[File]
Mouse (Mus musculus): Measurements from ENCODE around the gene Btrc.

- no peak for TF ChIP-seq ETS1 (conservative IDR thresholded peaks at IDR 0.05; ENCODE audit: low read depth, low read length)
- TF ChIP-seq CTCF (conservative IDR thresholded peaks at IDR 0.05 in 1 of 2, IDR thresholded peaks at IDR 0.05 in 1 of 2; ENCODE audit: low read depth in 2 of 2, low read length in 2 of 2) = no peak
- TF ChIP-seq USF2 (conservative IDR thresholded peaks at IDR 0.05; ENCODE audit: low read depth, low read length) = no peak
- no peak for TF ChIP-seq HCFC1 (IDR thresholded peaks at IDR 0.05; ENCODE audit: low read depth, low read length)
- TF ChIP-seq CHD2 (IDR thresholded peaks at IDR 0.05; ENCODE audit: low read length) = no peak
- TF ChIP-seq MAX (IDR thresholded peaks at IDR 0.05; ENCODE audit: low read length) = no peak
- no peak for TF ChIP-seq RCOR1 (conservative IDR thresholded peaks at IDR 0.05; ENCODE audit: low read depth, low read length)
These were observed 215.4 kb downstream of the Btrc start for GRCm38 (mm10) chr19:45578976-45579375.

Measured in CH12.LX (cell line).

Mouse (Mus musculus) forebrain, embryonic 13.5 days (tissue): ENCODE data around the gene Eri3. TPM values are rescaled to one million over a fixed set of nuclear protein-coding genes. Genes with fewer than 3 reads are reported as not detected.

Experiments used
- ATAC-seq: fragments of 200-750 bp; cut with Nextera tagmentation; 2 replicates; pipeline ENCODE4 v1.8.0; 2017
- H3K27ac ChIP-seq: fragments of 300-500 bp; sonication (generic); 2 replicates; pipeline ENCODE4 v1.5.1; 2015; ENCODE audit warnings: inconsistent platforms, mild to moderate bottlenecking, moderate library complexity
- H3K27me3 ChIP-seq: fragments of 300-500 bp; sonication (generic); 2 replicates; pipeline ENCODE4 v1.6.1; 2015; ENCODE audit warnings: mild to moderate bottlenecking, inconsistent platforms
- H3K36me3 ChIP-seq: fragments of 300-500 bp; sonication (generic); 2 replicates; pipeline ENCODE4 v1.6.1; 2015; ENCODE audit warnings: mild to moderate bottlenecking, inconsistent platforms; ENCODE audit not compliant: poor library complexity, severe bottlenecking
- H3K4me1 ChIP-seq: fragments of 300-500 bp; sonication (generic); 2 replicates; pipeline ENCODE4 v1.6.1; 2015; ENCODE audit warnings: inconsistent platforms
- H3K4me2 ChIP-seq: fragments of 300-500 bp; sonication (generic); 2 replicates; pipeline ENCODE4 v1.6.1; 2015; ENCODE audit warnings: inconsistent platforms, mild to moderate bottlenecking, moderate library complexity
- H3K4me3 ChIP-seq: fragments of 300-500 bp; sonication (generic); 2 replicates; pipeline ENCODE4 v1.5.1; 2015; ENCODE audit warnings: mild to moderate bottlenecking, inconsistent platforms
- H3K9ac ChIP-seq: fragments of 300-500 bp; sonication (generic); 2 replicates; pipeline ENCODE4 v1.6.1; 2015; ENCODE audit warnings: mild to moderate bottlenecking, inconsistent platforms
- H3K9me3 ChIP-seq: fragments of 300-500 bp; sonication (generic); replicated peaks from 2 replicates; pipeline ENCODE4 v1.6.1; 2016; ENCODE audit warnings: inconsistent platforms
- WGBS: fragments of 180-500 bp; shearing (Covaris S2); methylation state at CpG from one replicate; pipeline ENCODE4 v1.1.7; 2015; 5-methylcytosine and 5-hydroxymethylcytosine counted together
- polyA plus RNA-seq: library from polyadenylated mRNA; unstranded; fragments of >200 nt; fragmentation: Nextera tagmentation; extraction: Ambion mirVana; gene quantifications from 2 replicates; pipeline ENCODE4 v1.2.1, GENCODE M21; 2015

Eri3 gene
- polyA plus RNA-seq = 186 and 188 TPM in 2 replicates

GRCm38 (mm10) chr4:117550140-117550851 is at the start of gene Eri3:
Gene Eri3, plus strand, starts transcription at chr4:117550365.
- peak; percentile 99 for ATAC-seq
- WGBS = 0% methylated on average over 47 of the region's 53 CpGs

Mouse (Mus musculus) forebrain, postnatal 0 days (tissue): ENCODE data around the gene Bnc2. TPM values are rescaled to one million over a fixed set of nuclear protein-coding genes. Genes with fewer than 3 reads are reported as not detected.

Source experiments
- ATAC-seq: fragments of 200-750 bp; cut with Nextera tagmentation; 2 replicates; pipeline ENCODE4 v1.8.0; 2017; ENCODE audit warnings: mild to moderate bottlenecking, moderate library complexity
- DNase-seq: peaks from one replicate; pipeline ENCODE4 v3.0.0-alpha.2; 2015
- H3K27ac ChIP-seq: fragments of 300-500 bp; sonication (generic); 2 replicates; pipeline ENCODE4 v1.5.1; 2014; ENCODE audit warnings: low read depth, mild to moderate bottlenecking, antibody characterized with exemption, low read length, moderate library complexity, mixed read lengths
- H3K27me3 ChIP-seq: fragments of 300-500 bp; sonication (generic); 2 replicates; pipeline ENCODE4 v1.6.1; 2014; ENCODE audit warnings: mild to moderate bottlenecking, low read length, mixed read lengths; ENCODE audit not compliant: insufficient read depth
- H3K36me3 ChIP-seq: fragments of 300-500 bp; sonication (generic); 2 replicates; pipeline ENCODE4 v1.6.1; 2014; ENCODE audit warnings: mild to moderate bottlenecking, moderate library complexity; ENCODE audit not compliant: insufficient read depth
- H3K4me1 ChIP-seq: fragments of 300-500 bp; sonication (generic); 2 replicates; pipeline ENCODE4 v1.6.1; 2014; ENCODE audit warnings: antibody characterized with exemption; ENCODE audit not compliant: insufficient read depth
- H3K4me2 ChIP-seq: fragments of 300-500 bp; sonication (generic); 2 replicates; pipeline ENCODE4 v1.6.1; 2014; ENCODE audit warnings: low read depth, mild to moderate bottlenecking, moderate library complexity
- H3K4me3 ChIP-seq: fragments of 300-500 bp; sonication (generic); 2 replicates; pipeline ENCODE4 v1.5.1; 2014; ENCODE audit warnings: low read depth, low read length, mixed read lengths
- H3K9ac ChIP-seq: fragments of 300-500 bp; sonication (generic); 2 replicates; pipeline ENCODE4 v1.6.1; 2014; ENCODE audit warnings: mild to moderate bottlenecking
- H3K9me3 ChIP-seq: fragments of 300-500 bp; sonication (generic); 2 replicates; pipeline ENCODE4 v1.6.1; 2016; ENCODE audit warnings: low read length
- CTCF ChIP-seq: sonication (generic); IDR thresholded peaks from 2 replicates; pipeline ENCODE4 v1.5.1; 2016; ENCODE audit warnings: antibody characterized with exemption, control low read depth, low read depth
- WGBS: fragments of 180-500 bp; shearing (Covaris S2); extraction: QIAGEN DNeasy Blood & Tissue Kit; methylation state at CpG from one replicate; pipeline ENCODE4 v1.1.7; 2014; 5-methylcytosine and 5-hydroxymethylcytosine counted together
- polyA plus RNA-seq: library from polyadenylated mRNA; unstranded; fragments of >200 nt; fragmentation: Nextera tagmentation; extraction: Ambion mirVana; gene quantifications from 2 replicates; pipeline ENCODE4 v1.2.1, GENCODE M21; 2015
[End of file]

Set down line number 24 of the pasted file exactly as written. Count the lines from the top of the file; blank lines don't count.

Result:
Eri3 gene